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  • Writer's pictureColleen Turner

The Easiest side

Updated: Jan 1, 2023

Make no mistake, honing one's cooking skills is an evolution. I started out my days in the kitchen more as a baker (taking my cue from my friend and neighbor, Mildred Martha Theresa Studley about our special food relationship here). When I was just out of college, pulling down a solid $12,500 a year and living in Winthrop with one of my roommates, Carrie, I began my journey to the pantry in earnest.

Dogs Who Lunch: the 7 Dogs gather for a few grins and giggles (circa 2009). Pictured left to right, back row: Carrie ONeil-Smith, Julie Berberan, Diane Kiley-McCarthy, Kerry Kiley O'Toole; seated: Elizabeth Norton Stellati, me and Kathy Murray Cuddy.

Carrie and I would host the occasional dinner fete at our quasi-beach-front apartment just off Shore Drive in the hometown of gold medal Olympian Mike Eruzione, Springsteen bandmate Stevie Van Zandt and novelist Sylvia Plath, to name a few. We were just starting to sharpen our cooking chops when we invited Sister Joanne from the Catholic Center at Bridgewater State for Scallop Pie one evening.

A lovely ONeil family dish of bay scallops in a white wine, lemon and garlic butter sauce, finished with crushed Ritz crackers, neither of us realized two bulbs of garlic is much different than two cloves.

It was pungent, to say the least. But, god bless Sr. Jo...she ate it and didn't say a word. Of course I'm guessing her fellow nuns likely gave her wide berth for the evening (and likely the next day).

But I digress. This story is really about Thai food. In fact, it is about my introduction to Thai food.

Go Bears! Jackie Bevere Maloney and me at Bridgewater State University Homecoming 2021.

Meet another Bridgewater State roommate and dear friend, that girl knows her Thai food. She actually knows a lot about a lot of really good food, but her love of all things Thai is the stuff of legend.

We spent many a meal, nay afternoon, at Kowloon on Route 1 North in Saugus, Mass. Her favorite was squid-prik-pao (that is the correct spelling; the Wong's offered a more American-friendly spelling of Squid PikPow, but the end result was the same).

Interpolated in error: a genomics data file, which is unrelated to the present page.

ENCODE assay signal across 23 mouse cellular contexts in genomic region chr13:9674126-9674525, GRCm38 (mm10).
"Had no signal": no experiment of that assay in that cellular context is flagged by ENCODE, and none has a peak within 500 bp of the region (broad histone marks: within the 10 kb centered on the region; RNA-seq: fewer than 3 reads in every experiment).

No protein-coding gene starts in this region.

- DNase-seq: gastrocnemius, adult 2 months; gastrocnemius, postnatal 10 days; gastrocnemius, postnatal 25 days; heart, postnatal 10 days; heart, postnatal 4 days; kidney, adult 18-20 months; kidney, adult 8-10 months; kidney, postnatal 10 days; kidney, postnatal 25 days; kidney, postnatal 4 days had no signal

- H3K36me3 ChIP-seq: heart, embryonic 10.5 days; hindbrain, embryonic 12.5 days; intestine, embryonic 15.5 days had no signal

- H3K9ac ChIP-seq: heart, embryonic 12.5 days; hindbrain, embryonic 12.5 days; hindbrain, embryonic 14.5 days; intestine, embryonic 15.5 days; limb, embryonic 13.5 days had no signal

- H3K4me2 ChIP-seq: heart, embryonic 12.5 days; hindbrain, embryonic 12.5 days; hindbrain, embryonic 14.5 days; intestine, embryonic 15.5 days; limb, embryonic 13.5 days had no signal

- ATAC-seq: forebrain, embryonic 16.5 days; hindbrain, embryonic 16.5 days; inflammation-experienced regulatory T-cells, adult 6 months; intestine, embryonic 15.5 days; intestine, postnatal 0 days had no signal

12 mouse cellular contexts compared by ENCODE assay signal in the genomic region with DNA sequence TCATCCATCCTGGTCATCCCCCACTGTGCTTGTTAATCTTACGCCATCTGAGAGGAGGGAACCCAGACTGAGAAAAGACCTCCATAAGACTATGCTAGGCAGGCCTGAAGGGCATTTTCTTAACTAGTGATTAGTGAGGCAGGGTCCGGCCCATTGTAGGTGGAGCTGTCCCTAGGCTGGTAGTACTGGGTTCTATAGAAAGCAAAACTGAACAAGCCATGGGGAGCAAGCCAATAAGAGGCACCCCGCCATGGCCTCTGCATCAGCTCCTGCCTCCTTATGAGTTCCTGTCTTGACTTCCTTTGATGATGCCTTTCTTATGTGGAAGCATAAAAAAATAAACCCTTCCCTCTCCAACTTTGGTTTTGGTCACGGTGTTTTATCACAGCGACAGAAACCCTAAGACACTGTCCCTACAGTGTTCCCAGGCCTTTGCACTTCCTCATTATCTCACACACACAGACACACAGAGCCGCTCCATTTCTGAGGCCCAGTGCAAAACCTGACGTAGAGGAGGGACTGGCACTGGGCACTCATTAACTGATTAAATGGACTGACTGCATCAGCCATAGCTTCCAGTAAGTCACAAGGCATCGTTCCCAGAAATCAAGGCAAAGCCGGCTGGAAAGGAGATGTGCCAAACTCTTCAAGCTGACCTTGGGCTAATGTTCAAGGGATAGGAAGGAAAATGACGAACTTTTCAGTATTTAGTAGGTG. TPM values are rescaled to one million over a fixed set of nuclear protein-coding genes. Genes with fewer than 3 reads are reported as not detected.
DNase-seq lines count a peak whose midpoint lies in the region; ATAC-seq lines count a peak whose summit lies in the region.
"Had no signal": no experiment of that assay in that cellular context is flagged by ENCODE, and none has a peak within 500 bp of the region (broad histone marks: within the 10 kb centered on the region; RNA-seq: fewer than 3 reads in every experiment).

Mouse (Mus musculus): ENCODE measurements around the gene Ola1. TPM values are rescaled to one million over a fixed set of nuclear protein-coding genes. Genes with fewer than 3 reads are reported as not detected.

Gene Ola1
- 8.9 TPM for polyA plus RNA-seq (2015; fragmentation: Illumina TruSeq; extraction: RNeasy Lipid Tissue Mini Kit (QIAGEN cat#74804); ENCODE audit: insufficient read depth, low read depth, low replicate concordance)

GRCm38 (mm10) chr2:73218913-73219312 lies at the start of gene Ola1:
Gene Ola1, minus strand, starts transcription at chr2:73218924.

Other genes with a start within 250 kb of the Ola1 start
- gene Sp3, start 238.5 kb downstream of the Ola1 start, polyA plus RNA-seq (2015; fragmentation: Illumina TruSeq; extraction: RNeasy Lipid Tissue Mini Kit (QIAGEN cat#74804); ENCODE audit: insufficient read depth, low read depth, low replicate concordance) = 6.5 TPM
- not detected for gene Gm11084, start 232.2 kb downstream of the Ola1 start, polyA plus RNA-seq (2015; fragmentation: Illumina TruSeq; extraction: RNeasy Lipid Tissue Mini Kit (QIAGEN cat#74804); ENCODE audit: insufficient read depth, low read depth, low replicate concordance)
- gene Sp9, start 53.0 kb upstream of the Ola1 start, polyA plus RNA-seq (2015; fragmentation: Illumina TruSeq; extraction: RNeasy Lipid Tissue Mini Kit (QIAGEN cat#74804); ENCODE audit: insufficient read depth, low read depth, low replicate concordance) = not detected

The dish featured squid bathed in a sauce featuring Thai chili paste made with 2 kinds of chilies (any combination of Bird's Eye, Spur, Karen or Serrano along with a sweet pepper, such as a candy apple or islander bell), garlic, shallots, tamarind and shrimp paste. All ingredients are roasted prior to blending then judiciously added to the dish, giving it a rich combination of smokey, spicy and sweet flavors.

Unless of course you are Jackie, in which case, "Heavy on the spice and a little on the side, please."

"She'll have the number 17." Jackie's favorite dish is still a staple on the Kowloon menu.

In early 2022, the Wong family finally received long-sought approval to downsize the 45,000-square-foot, 1950s-era restaurant from its current kitschy state to a more modest 350-seat destination and the addition of two residential structures to the lot. (Courtesy image.)

Me, I was (and still am) more into Thai dishes featuring a coconut-based curry over green, by the way. Chicken, shrimp, vegetables...I don't care. Bathed in this perfect blend of sweet from the coconut milk and a slight kick from the curry works for me.

I've come to appreciate the cuisine immensely now, but back then, it was meh...except for this teeny, tiny bowl of cucumbers sitting on the table in the most fabulous of brines. This cooling cucumber side truly rocked my world (and tastebuds).

It wasn't until later in life that I realized most all Thai food comes with sliced cucumber (to cool off the taste buds after an especially spicy dish). But it was the sweet (sugar and rice vinegar) and spicy (finely grated fresh ginger and crushed red pepper flakes) taste combination that I may have not sampled anywhere else, but I certainly never forgot.

Flash forward to 2010 and I'm perusing cookbooks looking for a variety of yummy, low calorie dishes when I spy a recipe for Yellow Curry Chicken (which I'll share at some point). I quickly copied it down, but it was in the far left corner of the image showing off said curry that I spied cucumbers in a brine that took me back to afternoons at the Kowloon.

Thanks to the inter-webs, I did a search of "cucumbers, ginger, vinegar" and badda-bing badda-boom, a long-loved, never-quite-forgotten side dish was in my sights and I did not rest until I nailed it. This is that recipe. Enjoy.

Cucumber Ginger Salad

This light, low-cal and refereshing side is the perfect accompaniment to any grilled meat! Also tastes great on a pulled pork sandwich.


2 cucumbers, preferably English, seeded and thinly sliced into half moons (or, as shown here, I tested out my new spiralizer!)

1 medium sized red onion, thinly sliced into half moons

1/2 cup unsweetened rice vinegar

1 Tbl sugar

1 Tbl peeled and finely grated ginger

1 generous pinch coarse salt

Pinch Crushed Red Pepper (optional)


Slice red onion down center, with a little root at end. Thinly slice into ½ moons.Peel and halve cucumbers lengthwise. Using a spoon, scoop out seeds. Thinly slice all into ½ moons. Set aside.

In a medium bowl, whisk together vinegar, sugar, ginger and salt until sugar has dissolved.

Add onions and cucumbers (and crushed pepper, if using) and toss to combine. Let marinate, refrigerated, for 3 hours. Using a slotted spoon, transfer cucumbers to a bowl or plajust before serving.

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